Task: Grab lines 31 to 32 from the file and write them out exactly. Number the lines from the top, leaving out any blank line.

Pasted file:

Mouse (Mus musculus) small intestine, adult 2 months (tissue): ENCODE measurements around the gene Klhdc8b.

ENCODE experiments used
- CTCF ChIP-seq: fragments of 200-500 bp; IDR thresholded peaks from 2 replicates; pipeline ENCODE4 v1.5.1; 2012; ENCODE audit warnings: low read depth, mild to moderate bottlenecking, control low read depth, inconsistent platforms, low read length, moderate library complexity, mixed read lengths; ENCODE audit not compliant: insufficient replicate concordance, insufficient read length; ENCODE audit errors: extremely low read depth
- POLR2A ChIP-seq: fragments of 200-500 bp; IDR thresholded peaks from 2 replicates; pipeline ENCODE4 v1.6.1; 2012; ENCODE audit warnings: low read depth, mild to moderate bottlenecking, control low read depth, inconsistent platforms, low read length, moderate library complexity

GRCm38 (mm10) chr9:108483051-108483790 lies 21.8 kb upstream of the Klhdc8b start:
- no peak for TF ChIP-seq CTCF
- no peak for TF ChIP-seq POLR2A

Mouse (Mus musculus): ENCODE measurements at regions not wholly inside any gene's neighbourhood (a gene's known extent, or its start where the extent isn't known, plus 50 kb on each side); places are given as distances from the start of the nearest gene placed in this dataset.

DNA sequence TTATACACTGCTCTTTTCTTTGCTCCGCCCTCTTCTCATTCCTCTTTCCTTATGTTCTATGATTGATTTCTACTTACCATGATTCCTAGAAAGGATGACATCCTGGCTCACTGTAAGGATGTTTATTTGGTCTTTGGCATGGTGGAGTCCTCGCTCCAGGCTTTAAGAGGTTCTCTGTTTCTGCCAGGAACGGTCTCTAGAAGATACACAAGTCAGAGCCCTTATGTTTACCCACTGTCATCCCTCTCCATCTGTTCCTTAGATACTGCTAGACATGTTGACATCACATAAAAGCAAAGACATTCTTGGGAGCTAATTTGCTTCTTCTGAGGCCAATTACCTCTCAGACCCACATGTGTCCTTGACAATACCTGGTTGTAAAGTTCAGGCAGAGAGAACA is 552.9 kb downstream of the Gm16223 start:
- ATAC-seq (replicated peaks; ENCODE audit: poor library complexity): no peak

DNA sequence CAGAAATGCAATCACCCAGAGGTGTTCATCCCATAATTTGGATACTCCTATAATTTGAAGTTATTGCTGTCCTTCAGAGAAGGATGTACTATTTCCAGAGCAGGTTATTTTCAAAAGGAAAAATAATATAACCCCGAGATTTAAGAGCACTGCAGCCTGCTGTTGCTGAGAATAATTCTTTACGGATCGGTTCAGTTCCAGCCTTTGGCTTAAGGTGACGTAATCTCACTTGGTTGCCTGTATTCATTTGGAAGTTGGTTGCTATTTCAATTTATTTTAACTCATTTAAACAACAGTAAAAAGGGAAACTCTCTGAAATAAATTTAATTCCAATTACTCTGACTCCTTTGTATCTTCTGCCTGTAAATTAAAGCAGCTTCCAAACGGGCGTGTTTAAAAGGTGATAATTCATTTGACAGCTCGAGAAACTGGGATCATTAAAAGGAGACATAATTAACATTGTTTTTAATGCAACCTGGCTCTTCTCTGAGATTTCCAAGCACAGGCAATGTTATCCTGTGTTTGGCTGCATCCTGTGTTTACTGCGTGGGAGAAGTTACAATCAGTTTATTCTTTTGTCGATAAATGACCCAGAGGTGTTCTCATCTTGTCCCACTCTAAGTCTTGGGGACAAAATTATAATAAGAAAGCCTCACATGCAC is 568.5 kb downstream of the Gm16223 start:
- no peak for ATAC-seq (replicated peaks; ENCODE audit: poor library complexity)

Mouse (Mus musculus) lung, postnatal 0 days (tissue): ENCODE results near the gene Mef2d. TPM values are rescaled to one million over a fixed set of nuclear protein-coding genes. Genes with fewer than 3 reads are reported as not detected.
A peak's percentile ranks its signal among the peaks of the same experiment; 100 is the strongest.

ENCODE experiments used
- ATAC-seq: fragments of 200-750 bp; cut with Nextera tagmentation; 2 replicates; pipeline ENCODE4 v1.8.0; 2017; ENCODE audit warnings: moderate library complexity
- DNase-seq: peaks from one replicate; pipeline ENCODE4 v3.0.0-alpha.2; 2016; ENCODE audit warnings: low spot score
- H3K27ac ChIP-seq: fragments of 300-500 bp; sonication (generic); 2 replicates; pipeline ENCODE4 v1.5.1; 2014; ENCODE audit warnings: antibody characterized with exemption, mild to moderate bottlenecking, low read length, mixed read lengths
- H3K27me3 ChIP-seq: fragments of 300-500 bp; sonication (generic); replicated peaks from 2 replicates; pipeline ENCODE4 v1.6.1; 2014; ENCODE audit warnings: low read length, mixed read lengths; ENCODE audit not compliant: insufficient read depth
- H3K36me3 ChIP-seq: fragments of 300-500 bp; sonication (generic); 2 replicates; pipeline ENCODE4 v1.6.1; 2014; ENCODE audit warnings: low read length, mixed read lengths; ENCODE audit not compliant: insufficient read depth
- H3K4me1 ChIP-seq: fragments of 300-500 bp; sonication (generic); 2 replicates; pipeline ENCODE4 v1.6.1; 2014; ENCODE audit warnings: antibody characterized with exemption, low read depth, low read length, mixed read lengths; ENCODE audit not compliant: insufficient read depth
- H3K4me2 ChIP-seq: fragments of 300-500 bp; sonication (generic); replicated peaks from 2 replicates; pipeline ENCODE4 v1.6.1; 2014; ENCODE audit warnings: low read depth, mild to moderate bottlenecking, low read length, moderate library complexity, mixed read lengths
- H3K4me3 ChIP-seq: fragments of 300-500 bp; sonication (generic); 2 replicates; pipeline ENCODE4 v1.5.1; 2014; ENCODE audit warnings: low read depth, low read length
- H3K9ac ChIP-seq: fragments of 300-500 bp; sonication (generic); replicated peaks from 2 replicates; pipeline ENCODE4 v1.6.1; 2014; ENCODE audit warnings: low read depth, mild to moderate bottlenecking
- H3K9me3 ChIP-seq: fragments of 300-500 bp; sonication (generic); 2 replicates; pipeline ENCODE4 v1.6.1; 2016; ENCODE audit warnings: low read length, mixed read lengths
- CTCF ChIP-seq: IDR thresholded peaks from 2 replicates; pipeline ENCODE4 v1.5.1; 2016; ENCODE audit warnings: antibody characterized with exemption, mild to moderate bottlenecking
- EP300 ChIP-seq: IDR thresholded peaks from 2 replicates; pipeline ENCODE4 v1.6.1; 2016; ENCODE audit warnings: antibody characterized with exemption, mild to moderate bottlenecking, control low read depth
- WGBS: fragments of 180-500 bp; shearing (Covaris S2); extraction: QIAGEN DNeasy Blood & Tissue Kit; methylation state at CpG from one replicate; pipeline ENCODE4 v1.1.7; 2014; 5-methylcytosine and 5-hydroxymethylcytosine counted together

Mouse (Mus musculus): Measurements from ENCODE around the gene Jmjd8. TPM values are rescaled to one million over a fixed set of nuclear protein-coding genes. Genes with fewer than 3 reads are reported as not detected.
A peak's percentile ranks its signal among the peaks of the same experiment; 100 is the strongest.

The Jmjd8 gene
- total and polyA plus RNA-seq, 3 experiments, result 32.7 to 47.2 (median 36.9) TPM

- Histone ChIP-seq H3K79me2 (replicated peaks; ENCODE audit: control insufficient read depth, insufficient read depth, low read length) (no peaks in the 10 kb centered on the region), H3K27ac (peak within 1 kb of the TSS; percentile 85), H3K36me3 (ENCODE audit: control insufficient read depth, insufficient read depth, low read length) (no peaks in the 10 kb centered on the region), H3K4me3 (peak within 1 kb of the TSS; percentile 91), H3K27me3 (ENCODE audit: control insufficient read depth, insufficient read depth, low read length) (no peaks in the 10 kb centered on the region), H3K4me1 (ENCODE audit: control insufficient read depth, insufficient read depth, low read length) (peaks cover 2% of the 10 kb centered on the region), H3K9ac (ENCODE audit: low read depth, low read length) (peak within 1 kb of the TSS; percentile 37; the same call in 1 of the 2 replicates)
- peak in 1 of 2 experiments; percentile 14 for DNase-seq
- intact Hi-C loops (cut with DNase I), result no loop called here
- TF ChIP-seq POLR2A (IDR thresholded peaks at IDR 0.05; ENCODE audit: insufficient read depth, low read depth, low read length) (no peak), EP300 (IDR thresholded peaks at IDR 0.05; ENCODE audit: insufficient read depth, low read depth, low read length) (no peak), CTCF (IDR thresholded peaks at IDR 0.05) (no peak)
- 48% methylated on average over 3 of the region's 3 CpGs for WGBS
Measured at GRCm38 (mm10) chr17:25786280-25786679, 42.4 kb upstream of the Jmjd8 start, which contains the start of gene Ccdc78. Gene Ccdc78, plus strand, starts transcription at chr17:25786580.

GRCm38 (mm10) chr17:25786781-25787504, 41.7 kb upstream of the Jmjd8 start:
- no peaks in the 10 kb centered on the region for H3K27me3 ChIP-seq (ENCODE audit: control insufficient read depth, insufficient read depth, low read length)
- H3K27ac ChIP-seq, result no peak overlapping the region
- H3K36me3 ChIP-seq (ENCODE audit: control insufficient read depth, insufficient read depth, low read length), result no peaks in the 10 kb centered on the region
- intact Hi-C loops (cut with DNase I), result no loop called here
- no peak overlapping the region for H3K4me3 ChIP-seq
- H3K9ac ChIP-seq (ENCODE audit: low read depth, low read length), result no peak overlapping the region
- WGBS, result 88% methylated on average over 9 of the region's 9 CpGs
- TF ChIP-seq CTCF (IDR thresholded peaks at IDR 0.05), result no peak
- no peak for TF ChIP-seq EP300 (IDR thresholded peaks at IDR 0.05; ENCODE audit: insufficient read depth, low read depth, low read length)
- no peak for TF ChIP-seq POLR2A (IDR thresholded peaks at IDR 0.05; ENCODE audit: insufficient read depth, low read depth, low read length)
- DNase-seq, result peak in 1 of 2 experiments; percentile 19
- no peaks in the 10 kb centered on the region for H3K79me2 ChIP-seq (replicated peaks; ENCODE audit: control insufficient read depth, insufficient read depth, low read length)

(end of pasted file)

The Jmjd8 gene
- total and polyA plus RNA-seq, 3 experiments, result 32.7 to 47.2 (median 36.9) TPM